After my unit had taken Baghdad and helped pull the statue of Saddam Hussein down, there was a short-lived celebration. This brings me to my next issue -- of where an official Defense Department story meets with true reality on the ground. On April 14, 2003, Cpl Jason Mileo of India Company, 3rd Battalion, 4th Marines was murdered by a Force Recon Sniper. Cpl Mileo had apparently taken off his helmet and was smoking a cigarette at night with his rifle next to him and was mistaken for an insurgent. I had been providing security at night along with several others of my platoon on that roof. For several nights prior to Force Recon relieving us and I had not noticed anything significant to report in that time. There was nothing out there. I hadn't seen anything. And as soon as Force Recon had taken over, I was hearing shots coming from the roof constantly and it made me wonder what the hell were they shooting at? Then the night of April 14, 2003, my company gunnery sergeant had called from the roof and was raising hell. That's when I found out one of the marines from India Company had been shot by one of the cowboys from Force Recon. On my third tour, I had been on the government issued computer and found the investigation case file for the incident on a military web server. The report went on to say that the platoon commander and the sergeant had been derelict in their duty. They failed to do proper, routine patrol overlay and negated to send in a position report to let the battalion know where they were at. To my knowledge, no one was reprimanded and some were later promoted. The Defense Department stated that he died from hostile friendly fire and that the incident was under investigation. It was a shocking reminder to everybody about the truth and what really goes on down there compared to what the government is telling you at home.
Forced Recon and their tabloid ways proved deadly for my unit once again. April 7, 2005, Lance Cpl Juan Venegas, who was one of the snipers in my unit, was on a mission in Falluja. He was in a hide when a patrol of Force Recon Marines drove up in their Hummers and then, mistaking him for an insurgent, running him over with their vehicles. The official story released by the Defense Department stated that he was involved in a hostile vehicle accident that was under investigation. I don't know about you, but I've never heard of a hostile vehicle accident before. It's a shame that a young man -- through my research -- he wanted to become a boxer and too many lives have been lost that -- you can't take it away from these guys -- they're young men that want to serve their country and this story is just -- it got to me.
And I'm going to go back to my second tour in Iraq. I was stationed at a dam in Haditha. Things were completely different from my first tour. I had seen the presence of contractors doing military jobs such as cooks, truck drivers and security mercenaries like Blackwater. They were doing these jobs and getting paid five times more than I was. At the dam, marines were providing security for the dam below it as were Azerbaijani soldiers who were poorly trained and equipped. They were very trigger happy and shot at and sometimes killed fisherman who got to close to the damn. During that tour it was the first time I noticed the change in the demeanor that the Iraqis had towards us. During the invasion, the streets of Baghdad were filled with people cheering "Bush good, Saddam bad!" In 2004, the Iraqis called protests in the town of Haditha against the occupation. Typical response for this was to have fighter jets fly over the crowd and scare them away. So much for winning the hearts and the minds of the Iraqi people we were supposed to be doing. In January 2005, I was stationed in Falluja about three hundred yards from the bridge where the Blackwater contractors bodies were hung in April 2004. We were relieving a marine infantry unit that had fought during the heavy fighting in the city carrying out Operation Phantom Fury. I was the radio operator for an 81 millimeter mortar platoon and our task was to run a checkpoint outside Falluja making sure that no insurgents return to Falluja. During the transition, I met a few young marines who were reservists from an artillery unit. It was there job to clean up all the dead bodies of the insurgents and the foreign fighters after the operation was finished. They had taken all the enemy to a place we called The Potato Factory where the bodies were stripped and checked for identification by CIA agents.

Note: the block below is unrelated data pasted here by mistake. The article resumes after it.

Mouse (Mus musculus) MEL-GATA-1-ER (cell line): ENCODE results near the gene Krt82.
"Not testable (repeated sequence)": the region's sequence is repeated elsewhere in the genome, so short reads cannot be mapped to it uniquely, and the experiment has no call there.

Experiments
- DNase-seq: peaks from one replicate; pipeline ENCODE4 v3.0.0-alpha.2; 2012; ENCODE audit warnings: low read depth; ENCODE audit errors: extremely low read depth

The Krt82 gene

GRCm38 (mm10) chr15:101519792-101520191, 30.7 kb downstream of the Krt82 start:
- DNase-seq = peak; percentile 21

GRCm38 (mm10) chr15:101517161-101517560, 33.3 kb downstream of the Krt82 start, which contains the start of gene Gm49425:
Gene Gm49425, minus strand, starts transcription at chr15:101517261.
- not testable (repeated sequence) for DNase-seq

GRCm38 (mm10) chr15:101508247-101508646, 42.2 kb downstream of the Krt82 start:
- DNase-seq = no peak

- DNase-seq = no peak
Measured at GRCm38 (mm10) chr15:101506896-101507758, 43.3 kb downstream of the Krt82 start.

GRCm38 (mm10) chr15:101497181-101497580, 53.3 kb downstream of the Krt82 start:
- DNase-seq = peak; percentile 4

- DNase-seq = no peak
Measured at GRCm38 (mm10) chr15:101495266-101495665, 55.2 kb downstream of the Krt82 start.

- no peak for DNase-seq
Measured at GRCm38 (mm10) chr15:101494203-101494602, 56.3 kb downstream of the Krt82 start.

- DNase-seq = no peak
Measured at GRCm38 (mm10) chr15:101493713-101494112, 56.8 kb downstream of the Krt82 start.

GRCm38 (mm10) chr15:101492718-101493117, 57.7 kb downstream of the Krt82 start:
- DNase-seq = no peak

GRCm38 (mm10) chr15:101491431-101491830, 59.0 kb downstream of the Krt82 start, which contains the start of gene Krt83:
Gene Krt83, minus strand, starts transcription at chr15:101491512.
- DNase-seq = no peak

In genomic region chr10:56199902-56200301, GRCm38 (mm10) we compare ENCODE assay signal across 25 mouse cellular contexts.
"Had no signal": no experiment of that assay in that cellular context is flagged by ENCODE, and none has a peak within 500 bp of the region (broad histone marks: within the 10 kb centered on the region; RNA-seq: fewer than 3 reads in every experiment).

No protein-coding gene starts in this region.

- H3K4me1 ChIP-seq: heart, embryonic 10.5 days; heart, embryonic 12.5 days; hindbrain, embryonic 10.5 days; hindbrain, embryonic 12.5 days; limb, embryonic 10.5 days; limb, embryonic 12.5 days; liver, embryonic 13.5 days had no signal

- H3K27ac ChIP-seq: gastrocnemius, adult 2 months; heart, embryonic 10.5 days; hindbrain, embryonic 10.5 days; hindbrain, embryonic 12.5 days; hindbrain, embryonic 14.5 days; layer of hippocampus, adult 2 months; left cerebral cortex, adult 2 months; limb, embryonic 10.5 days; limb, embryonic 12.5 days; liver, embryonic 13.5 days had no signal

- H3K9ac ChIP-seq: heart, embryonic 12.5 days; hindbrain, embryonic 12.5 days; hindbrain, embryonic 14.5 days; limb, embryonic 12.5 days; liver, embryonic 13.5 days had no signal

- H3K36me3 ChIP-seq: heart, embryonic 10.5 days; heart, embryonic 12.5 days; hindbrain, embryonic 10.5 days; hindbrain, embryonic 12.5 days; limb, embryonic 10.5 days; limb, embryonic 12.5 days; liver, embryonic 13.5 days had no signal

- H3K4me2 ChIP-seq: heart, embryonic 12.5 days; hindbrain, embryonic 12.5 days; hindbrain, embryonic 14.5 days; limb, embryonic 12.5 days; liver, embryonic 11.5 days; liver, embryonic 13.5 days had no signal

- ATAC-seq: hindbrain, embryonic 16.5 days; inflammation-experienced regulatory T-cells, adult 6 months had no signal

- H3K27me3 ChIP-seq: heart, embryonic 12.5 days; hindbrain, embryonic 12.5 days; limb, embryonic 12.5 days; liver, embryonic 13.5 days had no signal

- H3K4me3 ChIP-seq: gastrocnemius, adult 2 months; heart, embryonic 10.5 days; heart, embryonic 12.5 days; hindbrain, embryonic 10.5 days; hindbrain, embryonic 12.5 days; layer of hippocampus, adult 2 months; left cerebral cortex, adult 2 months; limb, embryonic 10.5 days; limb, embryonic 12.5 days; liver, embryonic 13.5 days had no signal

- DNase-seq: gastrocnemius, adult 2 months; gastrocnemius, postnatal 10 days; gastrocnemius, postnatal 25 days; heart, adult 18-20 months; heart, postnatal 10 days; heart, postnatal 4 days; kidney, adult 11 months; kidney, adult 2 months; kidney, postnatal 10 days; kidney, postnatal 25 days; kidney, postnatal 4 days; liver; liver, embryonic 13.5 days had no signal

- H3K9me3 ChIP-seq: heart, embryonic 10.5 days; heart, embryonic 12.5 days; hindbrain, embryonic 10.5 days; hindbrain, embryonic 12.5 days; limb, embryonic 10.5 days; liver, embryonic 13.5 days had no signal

So after we got the checkpoint up and running, smoothly, the marines from my platoon were given jobs such as issuing identification to everyone re-entering the city by retinal scanning them and giving them a badge they had to show to get back into the city they were forced from. After they were retinal scanned with the biometric system known as BATS [Biometrics Automated Toolset System], they had to pass in front of a BATS scanner scan that was supposed to scan for heat variation to see if someone was carrying a weapon. This piece of equipment that probably cost more than most Americans homes, didn't work too well in the heat. If the government hasn't noticed, Iraq is in a desert and it's hot most of the year. Now if you look at this picture behind me, you can see it's winter time and there are no leaves on the tree of course it's going to work when it's cold out. The Iraqis were herded like cattle through the checkpoint as if they were animals. If any Iraqis voiced their opinion for the way they were being treated, the Iraqi police we had at our checkpoint would handle the situation by harassing and assaulting them.